Ministers from more than 60 developing world nations called for urgent action to improve health research this week, although it's unclear what on-the-ground changes will actually be made. Governments should invest 2% of their linkurl:health budgets;http://www.the-scientist.com/blog/display/54025/ on research and engage further with the private sector, the ministers said at the closing event of the three-day__ linkurl:Global Ministerial Forum on Research for Health;http://www.bamako2008.org/

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PhDs (People Having Dance-offs)

By | November 21, 2008

They twirled and tangoed, somersaulted and flipped. Some interpreted their science through linkurl:hula-hoops;http://www.youtube.com/watch?v=1Va4zcGyYs0 set ablaze, while linkurl:others;http://www.youtube.com/watch?v=-zCBcghQ1rA used the beats of Notorious B.I.G. to guide their rhythmic undulations, pipette in hand. The American Association for the Advancement of Science crowned its newest linkurl:Dance Your PhD;http://gonzolabs.org/dance/ champs yesterday (Nov 20.): two graduate students, a po

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Science orgs. praise HHS pick

By | November 20, 2008

Scientific trade groups organizations seem quite pleased with the appointment of former Senator linkurl:Tom Daschle;http://www.the-scientist.com/blog/display/55206/ to the position of Secretary of the Department of Health and Human Services. But Daschle is not without potential conflicts of interest that might limit his participation in key decisions at the agency. "It's a perfect appointment in that Tom knows the Department inside and out," said linkurl:John Porter,;http://www.the-scientist.co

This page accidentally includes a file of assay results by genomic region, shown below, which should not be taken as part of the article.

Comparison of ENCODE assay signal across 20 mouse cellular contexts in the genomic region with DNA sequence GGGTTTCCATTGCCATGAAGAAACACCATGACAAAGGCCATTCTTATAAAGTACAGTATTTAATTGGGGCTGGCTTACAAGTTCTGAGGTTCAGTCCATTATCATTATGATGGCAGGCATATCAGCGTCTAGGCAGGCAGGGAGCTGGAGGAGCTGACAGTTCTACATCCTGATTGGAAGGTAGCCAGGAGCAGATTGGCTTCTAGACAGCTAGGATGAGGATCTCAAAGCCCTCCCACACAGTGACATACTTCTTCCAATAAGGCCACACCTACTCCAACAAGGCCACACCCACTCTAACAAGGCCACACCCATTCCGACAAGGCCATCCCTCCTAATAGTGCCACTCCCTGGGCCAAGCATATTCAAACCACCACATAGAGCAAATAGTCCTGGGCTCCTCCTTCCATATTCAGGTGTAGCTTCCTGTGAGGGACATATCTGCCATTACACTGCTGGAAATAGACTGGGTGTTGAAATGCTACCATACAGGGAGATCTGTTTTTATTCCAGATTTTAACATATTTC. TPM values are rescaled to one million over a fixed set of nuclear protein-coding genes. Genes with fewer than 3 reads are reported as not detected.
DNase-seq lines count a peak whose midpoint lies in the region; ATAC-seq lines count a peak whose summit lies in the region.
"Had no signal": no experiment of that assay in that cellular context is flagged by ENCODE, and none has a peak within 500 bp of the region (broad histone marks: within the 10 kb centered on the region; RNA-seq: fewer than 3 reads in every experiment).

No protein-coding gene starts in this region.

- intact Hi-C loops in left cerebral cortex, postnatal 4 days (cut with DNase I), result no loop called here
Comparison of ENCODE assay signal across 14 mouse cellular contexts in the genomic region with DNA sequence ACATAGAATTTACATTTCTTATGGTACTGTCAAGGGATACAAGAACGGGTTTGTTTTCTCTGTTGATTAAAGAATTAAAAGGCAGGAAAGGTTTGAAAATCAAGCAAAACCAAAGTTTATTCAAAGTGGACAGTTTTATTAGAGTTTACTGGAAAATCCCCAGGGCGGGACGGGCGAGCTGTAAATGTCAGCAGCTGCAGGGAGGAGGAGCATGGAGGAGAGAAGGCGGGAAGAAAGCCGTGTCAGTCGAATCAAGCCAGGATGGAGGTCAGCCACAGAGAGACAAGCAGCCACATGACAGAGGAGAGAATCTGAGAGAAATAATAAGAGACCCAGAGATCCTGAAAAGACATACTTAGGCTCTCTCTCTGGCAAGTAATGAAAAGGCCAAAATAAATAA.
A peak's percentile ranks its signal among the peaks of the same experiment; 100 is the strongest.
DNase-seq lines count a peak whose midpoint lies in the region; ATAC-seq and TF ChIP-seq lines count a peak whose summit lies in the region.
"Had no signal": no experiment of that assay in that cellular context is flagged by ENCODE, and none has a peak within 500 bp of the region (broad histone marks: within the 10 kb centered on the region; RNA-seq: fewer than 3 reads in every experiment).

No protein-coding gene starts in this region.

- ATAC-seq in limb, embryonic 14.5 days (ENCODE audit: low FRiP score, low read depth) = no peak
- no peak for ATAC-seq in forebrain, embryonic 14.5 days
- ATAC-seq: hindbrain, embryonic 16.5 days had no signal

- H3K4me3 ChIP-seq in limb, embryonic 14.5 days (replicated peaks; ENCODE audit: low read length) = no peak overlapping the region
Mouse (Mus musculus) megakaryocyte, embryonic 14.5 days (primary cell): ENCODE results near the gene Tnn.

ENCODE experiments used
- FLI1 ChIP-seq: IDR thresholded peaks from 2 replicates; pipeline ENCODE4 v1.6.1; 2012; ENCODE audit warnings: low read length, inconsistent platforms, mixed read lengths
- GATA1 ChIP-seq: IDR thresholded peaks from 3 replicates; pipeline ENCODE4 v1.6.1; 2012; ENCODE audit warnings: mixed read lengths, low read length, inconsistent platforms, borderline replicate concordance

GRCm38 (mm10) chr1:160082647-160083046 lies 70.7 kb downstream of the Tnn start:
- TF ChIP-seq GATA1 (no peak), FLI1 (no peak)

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1st ever retraction for JEB

By | November 19, 2008

The __Journal of Experimental Biology__ (JEB) has issued the first retraction in its 85 year history, the journal reported in an linkurl:editorial;http://jeb.biologists.org/cgi/content/full/211/23/3651 and a linkurl:retraction;http://jeb.biologists.org/cgi/content/full/211/23/3764 notice in its December 1 issue. Although the authors' institution told JEB their reuse of images was a careless error, the journal's editor-in-chief called it a case of outright fraud. The linkurl:retracted paper;http